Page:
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Butchers Creek is on the eastern edge of the Atherton Tableland. It is one of the few parts of the tableland that drains eastward, its creeks being tributaries of the Mulgrave River.[2] The area receives high rainfall and the traditional land use has been for dairying and beef fattening.[3]


Butchers Creek is said to take its name from a massacre of the Ngajanji people at a bora ring in the area in the 1880s.[4]

In the early 20th century, a group of Russian emigrants established dairy farms in the area, giving it the nickname "Little Siberia".[5]

Butchers Creek Provisional School opened on 8 October 1913 with 11 students studying under teacher John Tait. It became Butchers Creek State School in 1918.[6] The school celebrated its centenary in 2013.[7]


Butchers Creek State School is a co-educational primary (P-6) school operated by the Queensland Government at the corner of Topaz and Gadaloff Roads. In 2016, the school had an enrolment of 27 students with 2 teachers and 4 non-teaching staff (2 full-time equivalent).[3] Butchers Creek State School opened its doors on 6 October 1913.[8]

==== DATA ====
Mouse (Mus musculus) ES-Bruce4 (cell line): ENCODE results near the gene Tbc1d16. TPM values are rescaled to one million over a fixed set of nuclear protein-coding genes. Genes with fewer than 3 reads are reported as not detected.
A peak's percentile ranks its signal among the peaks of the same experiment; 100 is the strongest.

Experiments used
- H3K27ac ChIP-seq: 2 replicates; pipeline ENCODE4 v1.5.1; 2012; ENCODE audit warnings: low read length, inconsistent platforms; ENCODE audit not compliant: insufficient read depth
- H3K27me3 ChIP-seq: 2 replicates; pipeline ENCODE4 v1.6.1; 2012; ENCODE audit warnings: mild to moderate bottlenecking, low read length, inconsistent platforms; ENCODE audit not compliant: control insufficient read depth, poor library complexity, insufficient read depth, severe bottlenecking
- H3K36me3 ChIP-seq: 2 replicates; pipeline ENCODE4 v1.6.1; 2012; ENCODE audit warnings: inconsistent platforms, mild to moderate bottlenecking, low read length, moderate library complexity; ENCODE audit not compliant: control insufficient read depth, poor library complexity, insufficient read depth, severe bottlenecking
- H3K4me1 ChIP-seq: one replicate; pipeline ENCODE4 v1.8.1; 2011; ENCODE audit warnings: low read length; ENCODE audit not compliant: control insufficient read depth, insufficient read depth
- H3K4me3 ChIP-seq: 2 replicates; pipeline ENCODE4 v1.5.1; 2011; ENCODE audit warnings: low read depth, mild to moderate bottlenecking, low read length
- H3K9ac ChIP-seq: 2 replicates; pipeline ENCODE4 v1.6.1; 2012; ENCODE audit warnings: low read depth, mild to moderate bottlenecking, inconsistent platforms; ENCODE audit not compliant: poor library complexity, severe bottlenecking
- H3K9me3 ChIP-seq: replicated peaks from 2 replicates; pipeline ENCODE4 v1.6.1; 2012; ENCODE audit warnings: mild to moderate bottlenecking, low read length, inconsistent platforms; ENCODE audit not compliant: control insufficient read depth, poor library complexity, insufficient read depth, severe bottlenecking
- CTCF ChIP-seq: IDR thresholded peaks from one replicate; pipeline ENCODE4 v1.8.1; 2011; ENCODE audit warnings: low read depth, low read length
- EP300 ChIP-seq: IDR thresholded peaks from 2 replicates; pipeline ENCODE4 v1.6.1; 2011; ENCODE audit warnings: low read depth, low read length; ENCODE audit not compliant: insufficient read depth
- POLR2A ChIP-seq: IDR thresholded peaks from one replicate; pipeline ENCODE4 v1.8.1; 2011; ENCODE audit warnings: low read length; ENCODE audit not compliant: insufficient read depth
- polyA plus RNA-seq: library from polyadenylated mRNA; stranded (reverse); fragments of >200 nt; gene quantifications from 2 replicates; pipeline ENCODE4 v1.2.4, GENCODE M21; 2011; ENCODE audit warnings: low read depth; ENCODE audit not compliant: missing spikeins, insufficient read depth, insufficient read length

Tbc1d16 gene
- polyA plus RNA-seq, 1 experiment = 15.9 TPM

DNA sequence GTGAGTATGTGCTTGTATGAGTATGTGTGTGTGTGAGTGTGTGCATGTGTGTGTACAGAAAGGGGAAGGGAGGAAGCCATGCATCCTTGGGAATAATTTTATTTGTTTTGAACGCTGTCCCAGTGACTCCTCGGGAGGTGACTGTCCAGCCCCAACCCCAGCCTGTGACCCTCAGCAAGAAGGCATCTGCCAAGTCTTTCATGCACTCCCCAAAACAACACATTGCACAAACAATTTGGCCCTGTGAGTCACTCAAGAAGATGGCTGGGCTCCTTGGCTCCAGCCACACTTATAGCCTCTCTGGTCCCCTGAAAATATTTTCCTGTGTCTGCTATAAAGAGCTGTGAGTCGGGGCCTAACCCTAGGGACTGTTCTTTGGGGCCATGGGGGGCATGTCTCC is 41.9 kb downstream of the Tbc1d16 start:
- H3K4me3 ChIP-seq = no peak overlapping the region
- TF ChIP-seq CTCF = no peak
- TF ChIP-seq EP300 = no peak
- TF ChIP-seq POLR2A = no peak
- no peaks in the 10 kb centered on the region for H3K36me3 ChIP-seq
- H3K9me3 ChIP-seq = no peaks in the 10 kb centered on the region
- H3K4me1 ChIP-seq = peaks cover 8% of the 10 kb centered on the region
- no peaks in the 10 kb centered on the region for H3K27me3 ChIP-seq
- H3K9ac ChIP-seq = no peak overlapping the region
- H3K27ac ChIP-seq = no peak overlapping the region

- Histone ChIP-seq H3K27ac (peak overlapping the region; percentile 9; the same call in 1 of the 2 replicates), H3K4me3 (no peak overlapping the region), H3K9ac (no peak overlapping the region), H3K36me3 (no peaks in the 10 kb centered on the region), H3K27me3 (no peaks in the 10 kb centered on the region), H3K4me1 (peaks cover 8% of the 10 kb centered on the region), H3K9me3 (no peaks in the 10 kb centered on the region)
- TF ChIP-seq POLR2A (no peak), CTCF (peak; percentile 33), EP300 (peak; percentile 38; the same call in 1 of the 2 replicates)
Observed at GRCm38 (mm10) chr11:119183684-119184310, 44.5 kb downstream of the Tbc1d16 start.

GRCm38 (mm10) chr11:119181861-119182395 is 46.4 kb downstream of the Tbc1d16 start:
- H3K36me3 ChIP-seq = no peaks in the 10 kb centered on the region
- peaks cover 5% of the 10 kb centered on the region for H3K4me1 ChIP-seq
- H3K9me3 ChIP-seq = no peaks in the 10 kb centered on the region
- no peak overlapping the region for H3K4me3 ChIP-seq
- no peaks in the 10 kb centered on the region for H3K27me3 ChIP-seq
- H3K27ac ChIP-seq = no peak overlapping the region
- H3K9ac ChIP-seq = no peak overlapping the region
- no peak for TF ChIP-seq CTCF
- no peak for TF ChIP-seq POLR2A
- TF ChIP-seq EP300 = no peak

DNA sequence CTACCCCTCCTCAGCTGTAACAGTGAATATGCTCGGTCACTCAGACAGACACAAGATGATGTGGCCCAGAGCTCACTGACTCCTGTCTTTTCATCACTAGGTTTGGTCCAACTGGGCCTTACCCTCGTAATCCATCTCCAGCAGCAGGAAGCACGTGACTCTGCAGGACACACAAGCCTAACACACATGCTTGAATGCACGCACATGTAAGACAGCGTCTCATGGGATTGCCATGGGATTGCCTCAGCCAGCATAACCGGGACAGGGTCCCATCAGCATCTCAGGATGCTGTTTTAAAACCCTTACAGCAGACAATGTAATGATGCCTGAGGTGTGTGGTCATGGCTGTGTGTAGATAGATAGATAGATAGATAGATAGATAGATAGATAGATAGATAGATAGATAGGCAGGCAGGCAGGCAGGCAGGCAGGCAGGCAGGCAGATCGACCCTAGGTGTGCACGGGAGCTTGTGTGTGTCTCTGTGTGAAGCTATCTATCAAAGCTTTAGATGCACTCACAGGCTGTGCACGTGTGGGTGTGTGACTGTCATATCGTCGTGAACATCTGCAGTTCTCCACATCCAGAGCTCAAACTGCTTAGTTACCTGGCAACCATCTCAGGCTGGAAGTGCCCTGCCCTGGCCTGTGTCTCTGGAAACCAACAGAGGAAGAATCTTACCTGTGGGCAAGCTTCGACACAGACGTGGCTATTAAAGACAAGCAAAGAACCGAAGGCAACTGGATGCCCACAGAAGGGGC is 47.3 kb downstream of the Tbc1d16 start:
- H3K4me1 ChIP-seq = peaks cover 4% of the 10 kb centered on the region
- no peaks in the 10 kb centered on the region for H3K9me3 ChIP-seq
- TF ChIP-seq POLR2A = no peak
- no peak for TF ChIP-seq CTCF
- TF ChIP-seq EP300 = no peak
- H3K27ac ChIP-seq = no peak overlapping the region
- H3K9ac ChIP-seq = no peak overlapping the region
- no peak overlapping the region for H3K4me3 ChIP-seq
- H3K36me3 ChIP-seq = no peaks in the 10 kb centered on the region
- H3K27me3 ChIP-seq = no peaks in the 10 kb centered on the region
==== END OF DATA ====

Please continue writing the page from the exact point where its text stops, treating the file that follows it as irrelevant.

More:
Notable residentsEdit

Alexander Prokhorov, winner of the Nobel Prize for Physics in 1964, was born in Butchers Creek (then part of Peeramon) and attended Butchers Creek State School.[7]


  1. ^ "Butchers Creek - locality in Tablelands Region (entry 48552)". Queensland Place Names. Queensland Government. Retrieved 9 August 2017.
  2. ^ "Queensland Globe". State of Queensland. Retrieved 2 October 2017.
  3. ^ a b "Annual Report 2016" (PDF). Butchers Creek State School. Archived (PDF) from the original on 2 October 2017. Retrieved 2 October 2017.
  4. ^ Pannell, Sandra N. (Sandra Norma); Johnson, Emma; Cooperative Research Centre for Tropical Rainforest Ecology and Management (2006), Yamani country : a spatial history of the Atherton Tableland, North Queensland, Rainforest CRC, pp. 11–12, ISBN 978-0-86443-754-9
  5. ^ "Local Heritage Places" (PDF). Mareeba Shire Council. p. 7. Archived from the original (PDF) on 21 March 2015. Retrieved 2 October 2017.
  6. ^ Queensland Family History Society (2010), Queensland schools past and present (Version 1.01 ed.), Queensland Family History Society, ISBN 978-1-921171-26-0
  7. ^ a b Daley, Brigitte (10 November 2013). "Butchers Creek celebrates century". North Queensland Register. Archived from the original on 2 October 2017. Retrieved 2 October 2017.
  8. ^ "Opening and closing dates of Queensland Schools". Queensland Government. Retrieved 18 April 2019.